Merging two eternally favorite attractions, museums and gardens, the world-famous Met Cloisters in Manhattan are an assemblage of medieval artifacts situated on four acres of rolling green hillsides overlooking the Hudson River.
Opened to the public as part of the Metropolitan Museum of Art, the Cloisters have become an iconic New York tourist site and occasional film locale.
Built in 1938 by architect Charles Collens in Fort Tryon Park, the grounds consist of three chapels in addition to a collection of European art dating from the 9th to the 17th Century. They also boast medieval gardens, paintings, sculptures, manuscripts and stained glass windows.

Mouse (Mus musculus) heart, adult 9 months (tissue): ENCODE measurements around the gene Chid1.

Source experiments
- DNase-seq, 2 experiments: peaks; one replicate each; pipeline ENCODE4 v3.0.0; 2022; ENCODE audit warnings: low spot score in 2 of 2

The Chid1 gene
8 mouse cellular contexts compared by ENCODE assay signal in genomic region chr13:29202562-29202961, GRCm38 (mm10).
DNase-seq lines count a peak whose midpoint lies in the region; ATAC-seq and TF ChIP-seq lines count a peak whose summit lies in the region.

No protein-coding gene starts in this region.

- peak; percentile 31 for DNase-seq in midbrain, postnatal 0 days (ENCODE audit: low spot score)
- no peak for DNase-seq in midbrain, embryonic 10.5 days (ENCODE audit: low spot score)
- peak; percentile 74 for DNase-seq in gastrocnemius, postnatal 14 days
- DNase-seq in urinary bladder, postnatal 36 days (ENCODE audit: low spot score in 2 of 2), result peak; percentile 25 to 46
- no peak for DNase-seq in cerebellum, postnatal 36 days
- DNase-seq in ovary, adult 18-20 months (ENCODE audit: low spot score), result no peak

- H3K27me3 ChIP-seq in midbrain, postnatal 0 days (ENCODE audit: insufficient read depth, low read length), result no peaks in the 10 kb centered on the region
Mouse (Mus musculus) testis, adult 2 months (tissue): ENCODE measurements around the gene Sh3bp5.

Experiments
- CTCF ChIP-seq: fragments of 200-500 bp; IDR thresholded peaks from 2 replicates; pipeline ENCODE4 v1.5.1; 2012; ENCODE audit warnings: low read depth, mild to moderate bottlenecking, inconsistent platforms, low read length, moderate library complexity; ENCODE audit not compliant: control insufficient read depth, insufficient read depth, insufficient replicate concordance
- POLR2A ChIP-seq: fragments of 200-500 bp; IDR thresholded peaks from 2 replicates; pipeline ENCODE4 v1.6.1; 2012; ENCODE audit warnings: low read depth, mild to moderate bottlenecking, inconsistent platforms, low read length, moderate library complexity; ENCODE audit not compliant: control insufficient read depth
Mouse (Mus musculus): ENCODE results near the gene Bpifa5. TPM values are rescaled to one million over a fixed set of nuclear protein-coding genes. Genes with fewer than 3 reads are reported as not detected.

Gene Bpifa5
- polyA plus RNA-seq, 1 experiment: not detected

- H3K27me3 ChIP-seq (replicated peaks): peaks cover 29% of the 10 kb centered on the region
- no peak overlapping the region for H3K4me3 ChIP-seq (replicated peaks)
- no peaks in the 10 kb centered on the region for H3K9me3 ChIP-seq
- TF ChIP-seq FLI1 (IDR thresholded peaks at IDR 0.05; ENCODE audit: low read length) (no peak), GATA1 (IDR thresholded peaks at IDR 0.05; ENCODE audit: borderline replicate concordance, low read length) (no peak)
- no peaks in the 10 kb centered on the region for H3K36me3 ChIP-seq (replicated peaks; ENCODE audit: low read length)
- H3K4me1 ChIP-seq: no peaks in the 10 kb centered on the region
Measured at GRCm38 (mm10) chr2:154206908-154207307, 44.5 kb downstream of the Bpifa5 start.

The four ‘cloisters’ or galleries were brought to New York from Europe throughout the 1930s, their relocation financed by John D. Rockefeller Jr. who also purchased several hundred acres of the Palisades to remain undeveloped in the Cloisters’ exterior view. Other major donors included banker and philanthropist J. P. Morgan Jr.
In 1948 the grounds were used in location filming for Portrait of Jennie starring Jennifer Jones and Joseph Cotten. Twenty years later the Cloisters’ steep hillsides provided the setting for a climatic motorcycle chase in the Clint Eastwood film, Coogan’s Bluff.
The museum is generally open Thursday through Monday from 10am to 5pm and offers group tours, virtual events and a gift shop. All in all, an unequaled journey through the Middle Ages, only minutes from the city, awaits the most adventurous and curious of time travelers.
Photos courtesy of: Wikipedia.